It is a pleasure to welcome you during a seminal week for the OECD’s relationship with Indonesia and the wider Southeast Asia region. The OECD’s relationship with Indonesia has blossomed in recent years, reflecting both the country’s economic dynamism and its growing role on the world stage, as well as our own efforts to build a more inclusive organisation.
Mr. Gurría presented the 2015 OECD Economic Survey of Indonesia as well as the publication Education in Indonesia: Rising to the Challenge. The Secretary-General also delivered opening remarks at the Southeast Asia Regional Forum on “Regional Integration and Openness” and held high-level bilateral meetings including with Mr. Jusuf Kalla, Vice-President of Indonesia.
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This country note from Going for Growth 2015 for Indonesia identifies and assesses progress made on key reforms to boost long-term growth, improve competitiveness and productivity and create jobs.
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Many policy initiatives have been implemented in Indonesia, in recognition of the key role quality plays in strengthening health care systems.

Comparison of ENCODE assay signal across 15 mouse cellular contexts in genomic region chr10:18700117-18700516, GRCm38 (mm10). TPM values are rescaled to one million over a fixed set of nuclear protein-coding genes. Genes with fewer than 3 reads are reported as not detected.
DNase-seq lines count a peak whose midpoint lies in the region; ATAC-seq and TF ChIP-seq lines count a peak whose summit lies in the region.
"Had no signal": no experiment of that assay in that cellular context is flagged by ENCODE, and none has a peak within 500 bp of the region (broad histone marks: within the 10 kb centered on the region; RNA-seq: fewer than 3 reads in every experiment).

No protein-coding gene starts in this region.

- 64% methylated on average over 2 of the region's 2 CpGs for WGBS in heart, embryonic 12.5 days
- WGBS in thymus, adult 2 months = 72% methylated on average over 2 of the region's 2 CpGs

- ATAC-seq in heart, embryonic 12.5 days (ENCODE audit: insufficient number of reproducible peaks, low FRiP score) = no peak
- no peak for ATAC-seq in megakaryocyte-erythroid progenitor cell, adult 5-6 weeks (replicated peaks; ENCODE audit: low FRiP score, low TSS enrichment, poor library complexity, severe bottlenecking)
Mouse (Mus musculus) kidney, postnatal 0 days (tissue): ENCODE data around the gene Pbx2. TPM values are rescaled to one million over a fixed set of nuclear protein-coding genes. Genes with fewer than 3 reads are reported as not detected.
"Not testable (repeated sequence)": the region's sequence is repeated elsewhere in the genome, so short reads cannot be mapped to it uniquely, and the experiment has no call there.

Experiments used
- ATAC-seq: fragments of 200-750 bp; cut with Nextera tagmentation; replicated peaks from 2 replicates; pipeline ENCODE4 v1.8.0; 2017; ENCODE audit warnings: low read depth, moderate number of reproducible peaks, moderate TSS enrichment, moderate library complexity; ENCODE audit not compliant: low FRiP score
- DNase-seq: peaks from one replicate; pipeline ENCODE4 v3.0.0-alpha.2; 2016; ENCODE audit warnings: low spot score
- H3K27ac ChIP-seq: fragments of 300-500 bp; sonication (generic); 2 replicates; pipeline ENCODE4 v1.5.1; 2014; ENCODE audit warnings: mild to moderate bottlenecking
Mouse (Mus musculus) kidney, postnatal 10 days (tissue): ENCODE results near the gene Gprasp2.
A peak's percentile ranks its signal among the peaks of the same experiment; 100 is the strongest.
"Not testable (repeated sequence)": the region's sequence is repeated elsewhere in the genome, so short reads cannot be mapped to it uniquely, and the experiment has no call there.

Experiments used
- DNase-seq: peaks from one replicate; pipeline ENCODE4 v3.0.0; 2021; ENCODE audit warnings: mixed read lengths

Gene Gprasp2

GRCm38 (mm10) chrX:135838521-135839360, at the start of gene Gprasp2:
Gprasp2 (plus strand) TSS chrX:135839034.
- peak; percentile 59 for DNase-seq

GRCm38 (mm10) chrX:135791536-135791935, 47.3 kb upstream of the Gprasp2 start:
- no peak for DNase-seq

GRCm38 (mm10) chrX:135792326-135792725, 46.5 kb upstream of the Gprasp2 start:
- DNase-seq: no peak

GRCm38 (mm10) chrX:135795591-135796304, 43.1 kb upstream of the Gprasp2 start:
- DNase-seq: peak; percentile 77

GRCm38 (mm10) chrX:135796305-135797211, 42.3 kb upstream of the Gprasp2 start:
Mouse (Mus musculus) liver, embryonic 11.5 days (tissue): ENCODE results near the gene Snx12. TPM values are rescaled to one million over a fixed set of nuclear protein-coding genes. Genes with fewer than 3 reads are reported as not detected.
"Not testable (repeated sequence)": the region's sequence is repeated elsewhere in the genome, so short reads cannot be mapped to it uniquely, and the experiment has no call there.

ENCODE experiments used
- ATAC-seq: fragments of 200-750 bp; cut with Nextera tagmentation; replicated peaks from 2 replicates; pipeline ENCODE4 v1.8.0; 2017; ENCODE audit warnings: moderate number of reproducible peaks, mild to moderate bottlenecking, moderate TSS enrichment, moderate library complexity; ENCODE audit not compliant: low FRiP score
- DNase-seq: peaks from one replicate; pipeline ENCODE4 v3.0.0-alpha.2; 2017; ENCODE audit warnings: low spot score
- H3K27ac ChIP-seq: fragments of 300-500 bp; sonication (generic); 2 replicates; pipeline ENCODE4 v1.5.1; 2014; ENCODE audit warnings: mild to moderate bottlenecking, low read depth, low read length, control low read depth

Angel Gurría, Secretary-General of the OECD congratulated the newly elected President of Indonesia, Joko Widodo, for taking a bold first step in his economic reform agenda by substantially cutting fuel subsidies.
While the outlook for many OECD countries remains subdued, Emerging Asia is set for healthy growth over the medium term. Annual GDP growth for the ASEAN -10, China and India is forecast to average 6.5% over 2015-19. Growth momentum remains robust in the 10 ASEAN countries, with economic growth averaging 5.6% over 2015-19.
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The ability to measure innovation is essential to an improvement strategy in education. This country note analyses how the practices are changing within classrooms and educational organisations and how teachers develop and use their pedagogical resources.
Trends in Indonesia and Malaysia provides for the first time cross-country comparisons between Asian economies and between Asian and OECD economies. Tax revenues are currently rising as a proportion of national incomes in Indonesia and Malaysia but continue to be substantially lower than for Korea, Japan and other OECD countries, according to a new OECD report.
Tax revenues are currently rising as a proportion of national incomes in Indonesia and Malaysia but continue to be substantially lower than for Korea, Japan and other OECD countries, according to a new OECD report.